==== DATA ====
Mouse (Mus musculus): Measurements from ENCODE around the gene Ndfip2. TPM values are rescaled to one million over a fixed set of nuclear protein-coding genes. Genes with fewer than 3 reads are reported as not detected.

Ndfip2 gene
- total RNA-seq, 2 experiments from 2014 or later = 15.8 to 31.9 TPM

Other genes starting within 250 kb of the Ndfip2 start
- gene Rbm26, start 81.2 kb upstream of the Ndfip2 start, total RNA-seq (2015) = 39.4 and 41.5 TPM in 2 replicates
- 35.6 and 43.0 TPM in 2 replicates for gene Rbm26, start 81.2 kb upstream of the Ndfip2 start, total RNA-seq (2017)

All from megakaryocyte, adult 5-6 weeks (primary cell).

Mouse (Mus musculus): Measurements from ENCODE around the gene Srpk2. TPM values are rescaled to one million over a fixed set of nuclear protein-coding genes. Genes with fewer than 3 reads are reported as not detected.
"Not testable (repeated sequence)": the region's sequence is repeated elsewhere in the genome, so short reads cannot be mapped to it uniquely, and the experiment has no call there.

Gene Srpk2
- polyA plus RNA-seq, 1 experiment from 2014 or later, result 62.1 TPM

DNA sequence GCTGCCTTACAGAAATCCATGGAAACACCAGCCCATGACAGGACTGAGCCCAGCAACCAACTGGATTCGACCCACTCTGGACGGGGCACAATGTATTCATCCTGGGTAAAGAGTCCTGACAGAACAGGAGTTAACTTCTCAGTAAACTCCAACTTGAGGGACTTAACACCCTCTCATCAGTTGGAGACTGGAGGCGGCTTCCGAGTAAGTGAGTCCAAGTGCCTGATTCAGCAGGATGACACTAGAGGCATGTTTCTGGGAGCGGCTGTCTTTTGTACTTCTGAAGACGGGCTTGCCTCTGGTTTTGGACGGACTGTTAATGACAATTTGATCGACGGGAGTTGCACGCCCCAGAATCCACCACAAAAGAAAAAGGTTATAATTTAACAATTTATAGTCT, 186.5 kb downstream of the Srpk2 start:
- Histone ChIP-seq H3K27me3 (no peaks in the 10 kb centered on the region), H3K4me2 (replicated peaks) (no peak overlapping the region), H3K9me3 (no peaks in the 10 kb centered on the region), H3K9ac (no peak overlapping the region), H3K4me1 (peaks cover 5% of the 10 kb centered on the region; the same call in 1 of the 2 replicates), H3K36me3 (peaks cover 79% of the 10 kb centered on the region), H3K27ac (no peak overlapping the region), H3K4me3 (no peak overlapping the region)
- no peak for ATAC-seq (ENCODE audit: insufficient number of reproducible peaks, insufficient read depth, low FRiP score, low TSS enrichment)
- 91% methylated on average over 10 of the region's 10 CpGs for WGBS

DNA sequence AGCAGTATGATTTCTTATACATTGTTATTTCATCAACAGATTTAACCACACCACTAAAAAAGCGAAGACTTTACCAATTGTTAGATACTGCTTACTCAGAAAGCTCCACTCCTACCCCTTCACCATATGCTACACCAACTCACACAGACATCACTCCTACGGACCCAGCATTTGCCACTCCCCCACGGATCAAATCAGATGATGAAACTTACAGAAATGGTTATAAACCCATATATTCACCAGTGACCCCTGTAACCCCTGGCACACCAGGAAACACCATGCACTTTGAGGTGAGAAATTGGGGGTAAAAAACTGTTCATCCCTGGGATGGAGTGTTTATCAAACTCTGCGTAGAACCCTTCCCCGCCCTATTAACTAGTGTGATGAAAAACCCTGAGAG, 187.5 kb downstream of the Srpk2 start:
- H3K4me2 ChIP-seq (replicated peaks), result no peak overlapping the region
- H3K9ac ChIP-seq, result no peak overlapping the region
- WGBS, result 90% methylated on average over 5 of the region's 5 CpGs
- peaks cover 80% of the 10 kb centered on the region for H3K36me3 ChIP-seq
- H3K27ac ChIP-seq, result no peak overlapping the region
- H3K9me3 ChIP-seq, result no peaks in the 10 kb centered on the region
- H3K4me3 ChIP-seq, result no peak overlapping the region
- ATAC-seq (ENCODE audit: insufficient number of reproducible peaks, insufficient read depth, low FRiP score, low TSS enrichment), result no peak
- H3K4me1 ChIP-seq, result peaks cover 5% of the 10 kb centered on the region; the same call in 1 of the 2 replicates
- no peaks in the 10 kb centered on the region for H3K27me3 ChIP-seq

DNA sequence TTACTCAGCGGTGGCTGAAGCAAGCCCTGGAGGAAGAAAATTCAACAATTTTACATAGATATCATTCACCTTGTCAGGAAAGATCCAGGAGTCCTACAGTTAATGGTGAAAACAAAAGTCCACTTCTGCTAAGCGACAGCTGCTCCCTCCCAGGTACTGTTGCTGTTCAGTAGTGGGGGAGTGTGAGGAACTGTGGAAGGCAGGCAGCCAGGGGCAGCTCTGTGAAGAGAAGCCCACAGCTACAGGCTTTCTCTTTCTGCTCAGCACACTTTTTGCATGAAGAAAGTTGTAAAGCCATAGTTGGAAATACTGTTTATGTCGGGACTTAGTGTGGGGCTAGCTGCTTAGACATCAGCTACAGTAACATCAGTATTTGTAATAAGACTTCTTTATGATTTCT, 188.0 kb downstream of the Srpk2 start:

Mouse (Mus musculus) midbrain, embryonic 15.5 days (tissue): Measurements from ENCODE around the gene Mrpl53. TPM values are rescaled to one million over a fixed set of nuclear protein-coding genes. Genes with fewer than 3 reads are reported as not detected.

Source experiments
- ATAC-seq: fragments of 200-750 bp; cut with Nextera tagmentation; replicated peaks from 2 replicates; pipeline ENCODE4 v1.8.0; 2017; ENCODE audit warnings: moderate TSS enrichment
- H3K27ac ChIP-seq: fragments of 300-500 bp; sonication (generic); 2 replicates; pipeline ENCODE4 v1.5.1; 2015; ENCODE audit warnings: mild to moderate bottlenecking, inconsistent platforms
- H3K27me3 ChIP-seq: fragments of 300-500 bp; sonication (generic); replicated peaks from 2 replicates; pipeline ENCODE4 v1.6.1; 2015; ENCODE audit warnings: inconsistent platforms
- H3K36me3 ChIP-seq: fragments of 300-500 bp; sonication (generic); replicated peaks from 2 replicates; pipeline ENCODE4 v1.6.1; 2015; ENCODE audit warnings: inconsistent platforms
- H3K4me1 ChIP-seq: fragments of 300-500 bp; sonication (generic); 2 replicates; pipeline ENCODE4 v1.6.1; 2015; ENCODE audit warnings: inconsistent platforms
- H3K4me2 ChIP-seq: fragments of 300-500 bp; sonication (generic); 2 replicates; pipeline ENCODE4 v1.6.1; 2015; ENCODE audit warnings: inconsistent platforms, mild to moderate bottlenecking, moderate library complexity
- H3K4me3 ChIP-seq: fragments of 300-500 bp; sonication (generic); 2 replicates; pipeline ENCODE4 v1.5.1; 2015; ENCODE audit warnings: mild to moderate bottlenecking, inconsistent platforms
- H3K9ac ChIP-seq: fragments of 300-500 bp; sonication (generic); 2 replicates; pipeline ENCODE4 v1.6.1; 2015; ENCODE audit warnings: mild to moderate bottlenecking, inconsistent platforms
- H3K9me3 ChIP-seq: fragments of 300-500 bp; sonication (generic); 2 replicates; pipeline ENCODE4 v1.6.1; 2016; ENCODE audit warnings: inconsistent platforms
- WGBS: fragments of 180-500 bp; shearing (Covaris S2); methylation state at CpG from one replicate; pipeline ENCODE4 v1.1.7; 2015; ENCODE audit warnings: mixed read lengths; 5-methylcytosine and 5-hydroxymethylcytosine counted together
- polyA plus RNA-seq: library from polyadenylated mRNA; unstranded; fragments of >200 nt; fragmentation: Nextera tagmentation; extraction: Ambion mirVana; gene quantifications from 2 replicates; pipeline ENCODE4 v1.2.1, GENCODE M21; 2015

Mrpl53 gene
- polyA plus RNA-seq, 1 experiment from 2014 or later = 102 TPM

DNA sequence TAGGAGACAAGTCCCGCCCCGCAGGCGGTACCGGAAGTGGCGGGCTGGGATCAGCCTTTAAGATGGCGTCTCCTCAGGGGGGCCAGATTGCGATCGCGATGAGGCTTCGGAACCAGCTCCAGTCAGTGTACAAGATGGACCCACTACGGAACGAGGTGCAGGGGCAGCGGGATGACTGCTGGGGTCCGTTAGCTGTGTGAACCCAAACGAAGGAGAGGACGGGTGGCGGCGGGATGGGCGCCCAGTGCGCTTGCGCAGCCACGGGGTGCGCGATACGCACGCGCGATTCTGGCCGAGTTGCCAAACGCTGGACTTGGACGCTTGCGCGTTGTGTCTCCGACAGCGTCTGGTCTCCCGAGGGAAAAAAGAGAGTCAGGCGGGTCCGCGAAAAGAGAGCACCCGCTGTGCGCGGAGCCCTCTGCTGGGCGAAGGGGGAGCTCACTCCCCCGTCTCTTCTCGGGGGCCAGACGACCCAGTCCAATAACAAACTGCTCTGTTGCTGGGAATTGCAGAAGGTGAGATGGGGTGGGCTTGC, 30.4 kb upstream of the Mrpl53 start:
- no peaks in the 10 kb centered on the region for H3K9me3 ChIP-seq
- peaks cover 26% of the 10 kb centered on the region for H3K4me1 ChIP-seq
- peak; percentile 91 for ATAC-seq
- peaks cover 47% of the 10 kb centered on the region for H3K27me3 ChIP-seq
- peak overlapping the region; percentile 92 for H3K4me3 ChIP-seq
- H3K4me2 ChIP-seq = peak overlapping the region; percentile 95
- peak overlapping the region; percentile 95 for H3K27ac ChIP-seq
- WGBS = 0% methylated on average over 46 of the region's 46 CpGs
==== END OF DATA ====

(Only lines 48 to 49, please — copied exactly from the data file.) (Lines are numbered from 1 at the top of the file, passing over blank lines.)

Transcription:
- peak overlapping the region; percentile 92 for H3K4me3 ChIP-seq
- H3K4me2 ChIP-seq = peak overlapping the region; percentile 95